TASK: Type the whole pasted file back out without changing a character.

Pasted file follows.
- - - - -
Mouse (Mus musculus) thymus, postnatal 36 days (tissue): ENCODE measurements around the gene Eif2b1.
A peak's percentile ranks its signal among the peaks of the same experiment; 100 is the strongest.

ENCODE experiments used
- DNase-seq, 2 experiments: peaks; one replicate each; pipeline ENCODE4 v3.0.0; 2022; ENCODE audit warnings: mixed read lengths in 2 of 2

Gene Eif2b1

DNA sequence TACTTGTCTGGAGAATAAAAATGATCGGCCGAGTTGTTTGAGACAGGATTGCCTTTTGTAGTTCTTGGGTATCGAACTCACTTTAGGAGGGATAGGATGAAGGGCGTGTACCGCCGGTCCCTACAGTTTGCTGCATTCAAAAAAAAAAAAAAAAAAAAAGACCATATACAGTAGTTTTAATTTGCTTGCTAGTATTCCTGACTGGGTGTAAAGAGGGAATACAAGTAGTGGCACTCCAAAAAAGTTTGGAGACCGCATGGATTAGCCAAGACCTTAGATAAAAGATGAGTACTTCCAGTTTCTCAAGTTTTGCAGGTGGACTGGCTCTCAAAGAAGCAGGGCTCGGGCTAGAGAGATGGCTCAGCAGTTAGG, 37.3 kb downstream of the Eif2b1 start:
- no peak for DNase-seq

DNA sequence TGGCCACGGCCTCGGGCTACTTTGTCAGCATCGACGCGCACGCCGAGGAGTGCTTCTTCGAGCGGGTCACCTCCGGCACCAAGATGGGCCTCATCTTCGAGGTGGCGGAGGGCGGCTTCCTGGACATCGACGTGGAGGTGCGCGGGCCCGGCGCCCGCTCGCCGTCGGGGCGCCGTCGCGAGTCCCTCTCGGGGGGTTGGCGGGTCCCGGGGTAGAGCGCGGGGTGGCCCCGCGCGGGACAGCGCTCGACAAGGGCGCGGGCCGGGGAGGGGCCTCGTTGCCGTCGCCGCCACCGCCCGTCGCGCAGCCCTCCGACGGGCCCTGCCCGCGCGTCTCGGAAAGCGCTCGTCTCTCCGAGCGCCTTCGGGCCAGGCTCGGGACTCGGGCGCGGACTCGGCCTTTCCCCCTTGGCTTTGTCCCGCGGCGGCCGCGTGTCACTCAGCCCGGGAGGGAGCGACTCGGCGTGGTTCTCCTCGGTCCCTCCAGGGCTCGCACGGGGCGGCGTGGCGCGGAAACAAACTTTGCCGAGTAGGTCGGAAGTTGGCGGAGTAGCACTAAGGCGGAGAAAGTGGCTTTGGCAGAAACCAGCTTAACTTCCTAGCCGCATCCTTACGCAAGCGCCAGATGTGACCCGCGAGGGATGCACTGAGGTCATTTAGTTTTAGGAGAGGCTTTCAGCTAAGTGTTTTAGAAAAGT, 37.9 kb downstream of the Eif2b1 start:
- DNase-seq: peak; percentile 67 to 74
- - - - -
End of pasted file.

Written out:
Mouse (Mus musculus) thymus, postnatal 36 days (tissue): ENCODE measurements around the gene Eif2b1.
A peak's percentile ranks its signal among the peaks of the same experiment; 100 is the strongest.

ENCODE experiments used
- DNase-seq, 2 experiments: peaks; one replicate each; pipeline ENCODE4 v3.0.0; 2022; ENCODE audit warnings: mixed read lengths in 2 of 2

Gene Eif2b1

DNA sequence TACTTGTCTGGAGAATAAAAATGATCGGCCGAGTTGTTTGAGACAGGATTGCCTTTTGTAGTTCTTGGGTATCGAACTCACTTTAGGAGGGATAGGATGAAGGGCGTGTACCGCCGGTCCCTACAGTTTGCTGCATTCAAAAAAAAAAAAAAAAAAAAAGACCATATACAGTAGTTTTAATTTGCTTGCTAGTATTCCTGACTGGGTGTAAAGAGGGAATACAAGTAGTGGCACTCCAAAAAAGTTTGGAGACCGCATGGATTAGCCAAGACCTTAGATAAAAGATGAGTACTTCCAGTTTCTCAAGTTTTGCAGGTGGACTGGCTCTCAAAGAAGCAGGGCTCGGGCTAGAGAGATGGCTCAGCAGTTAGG, 37.3 kb downstream of the Eif2b1 start:
- no peak for DNase-seq

DNA sequence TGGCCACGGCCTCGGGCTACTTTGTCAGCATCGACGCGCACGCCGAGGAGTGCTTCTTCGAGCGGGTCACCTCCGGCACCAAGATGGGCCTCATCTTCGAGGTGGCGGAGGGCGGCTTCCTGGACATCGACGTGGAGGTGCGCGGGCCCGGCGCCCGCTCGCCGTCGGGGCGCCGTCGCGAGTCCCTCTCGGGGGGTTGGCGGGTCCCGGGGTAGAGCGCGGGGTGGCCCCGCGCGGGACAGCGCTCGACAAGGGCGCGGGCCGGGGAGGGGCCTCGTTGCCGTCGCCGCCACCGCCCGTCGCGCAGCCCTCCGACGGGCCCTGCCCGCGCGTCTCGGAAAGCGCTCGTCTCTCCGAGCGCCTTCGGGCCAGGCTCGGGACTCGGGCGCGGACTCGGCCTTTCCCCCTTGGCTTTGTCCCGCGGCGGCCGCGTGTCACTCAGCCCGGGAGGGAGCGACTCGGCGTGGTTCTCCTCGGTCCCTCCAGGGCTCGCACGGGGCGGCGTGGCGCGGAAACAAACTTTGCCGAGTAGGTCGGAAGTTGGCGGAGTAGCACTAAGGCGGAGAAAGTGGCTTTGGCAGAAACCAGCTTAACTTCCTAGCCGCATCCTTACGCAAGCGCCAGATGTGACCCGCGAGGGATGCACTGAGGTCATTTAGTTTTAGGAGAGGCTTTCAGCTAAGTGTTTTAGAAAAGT, 37.9 kb downstream of the Eif2b1 start:
- DNase-seq: peak; percentile 67 to 74